The 34-member Commission led by the retired PM, Judge Joseph Sinde Warioba, starts assignment on May 1, this year, and is expected to wind up 18 months to come. Judge Warioba had promised that the commission is determined to demonstrate why it fits for the big task ahead, but added it needs cooperation of all Tanzanians.
Addressing the swearing in ceremony at the State House grounds, President Kikwete urged highest degree of cooperation with the commission, people from all walks of life to turn up in big numbers and that they should be allowed to air their views without any fear or intimidation.
For us we see this as time to appreciate the political willingness to have in place a new constitution that comes from the people for the people of Tanzania. As the President rightly put it, and we think he deserves praise, we should not allow sentiments bent on derailing our union, for anyone harbouring such views is anti-development and we should not let elements that deter us from achieving our development goals.
The composition of the commission is diverse and of high calibre of highly competent professionals and individuals who have outstanding leadership records in this country. There are also representatives of opposition political parties, special interest groups, some of them who have been very critical and outspoken on the need for a new constitution. It is, therefore, expected that the outcome of their work will represent national aspirations of the people of Tanzania.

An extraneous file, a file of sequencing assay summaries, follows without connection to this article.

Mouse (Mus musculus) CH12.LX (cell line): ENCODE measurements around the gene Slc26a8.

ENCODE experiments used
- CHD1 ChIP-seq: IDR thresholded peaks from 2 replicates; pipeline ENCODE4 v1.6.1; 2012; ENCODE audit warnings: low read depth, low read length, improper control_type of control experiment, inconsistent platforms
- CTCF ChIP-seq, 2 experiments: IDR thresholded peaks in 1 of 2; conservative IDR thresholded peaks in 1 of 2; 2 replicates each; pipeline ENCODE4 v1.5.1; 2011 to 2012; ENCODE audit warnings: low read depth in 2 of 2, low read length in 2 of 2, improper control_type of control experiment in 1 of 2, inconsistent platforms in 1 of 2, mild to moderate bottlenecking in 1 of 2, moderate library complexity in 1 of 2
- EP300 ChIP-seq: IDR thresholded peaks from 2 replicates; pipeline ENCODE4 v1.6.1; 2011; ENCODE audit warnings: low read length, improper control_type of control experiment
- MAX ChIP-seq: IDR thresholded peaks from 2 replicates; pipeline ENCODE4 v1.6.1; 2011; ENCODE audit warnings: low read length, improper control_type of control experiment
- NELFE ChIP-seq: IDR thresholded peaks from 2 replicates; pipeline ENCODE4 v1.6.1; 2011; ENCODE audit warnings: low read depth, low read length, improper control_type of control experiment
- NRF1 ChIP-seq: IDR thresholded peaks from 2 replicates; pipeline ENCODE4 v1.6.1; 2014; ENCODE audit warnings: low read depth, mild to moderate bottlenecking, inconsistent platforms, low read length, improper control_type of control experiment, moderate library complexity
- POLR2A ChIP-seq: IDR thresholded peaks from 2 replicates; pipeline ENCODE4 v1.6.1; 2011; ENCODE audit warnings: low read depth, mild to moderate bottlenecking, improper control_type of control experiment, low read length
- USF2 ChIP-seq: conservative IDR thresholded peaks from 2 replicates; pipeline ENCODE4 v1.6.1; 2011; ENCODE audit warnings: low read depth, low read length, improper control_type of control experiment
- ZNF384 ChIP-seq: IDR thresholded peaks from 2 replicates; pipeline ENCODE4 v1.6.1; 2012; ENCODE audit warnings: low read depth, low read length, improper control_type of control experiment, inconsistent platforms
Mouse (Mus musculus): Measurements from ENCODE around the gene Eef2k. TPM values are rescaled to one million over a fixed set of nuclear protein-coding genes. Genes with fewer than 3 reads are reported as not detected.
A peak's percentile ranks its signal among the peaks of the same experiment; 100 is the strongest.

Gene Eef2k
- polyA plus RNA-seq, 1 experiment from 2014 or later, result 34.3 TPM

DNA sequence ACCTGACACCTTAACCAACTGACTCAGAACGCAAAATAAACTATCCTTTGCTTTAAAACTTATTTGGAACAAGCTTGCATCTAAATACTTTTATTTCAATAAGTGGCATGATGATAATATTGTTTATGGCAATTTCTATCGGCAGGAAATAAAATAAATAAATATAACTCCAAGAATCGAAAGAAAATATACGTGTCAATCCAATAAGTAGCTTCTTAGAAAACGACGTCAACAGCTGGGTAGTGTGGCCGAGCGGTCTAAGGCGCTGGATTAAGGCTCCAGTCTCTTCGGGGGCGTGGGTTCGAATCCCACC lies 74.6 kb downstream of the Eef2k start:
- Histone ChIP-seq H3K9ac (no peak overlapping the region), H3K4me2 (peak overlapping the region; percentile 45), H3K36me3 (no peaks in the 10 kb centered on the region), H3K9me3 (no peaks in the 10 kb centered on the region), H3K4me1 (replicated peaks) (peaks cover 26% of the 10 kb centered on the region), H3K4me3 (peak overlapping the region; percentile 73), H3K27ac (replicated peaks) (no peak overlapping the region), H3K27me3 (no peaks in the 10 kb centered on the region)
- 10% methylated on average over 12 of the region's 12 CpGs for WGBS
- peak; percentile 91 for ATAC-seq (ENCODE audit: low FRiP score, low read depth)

This is evident considering the amount of praises showered on the President for the careful selection of the Commission team. The fact that the team has been appreciated is good sign that the end product that would be presented before the Constituent Assembly later, next year, would be the expectations of the majority of the people.
We would expect, therefore, the Commission members would be rational, put behind all their personal beliefs or political affiliation to influence or manipulate the people. The good thing is that Tanzanians of today are very alert; they cannot be taken for a ride. The commission should bear this in mind. Caution should also be exercised that not all views will be accommodated particularly if they are bent on retarding our development process, for not all that is said will be good for the country.
We trust that the commission team will be rational as they criss cross the country to collect views of the people. Unfortunately, there are words spreading around questioning even the composition of the commission on the basis of representation between Zanzibar and Tanzania mainland, gender, political affiliation and even religious. Much as these people are exercising their democratic right to air their views, they should keep in mind that this has been endorsed by the Act of Parliament that all the groups must be represented in the commission.
What we believe and hope it is true; these are minor and irrelevant observations. We have now reached a time to start the process for a new constitution that has been awaited for a long time. Already leadership direction has been provided by the President, supported by his counterpart in Zanzibar, Dr Mohammed Shein, that the people should air their views on what type of constitution they want in a civil manner. This is the way every one should go.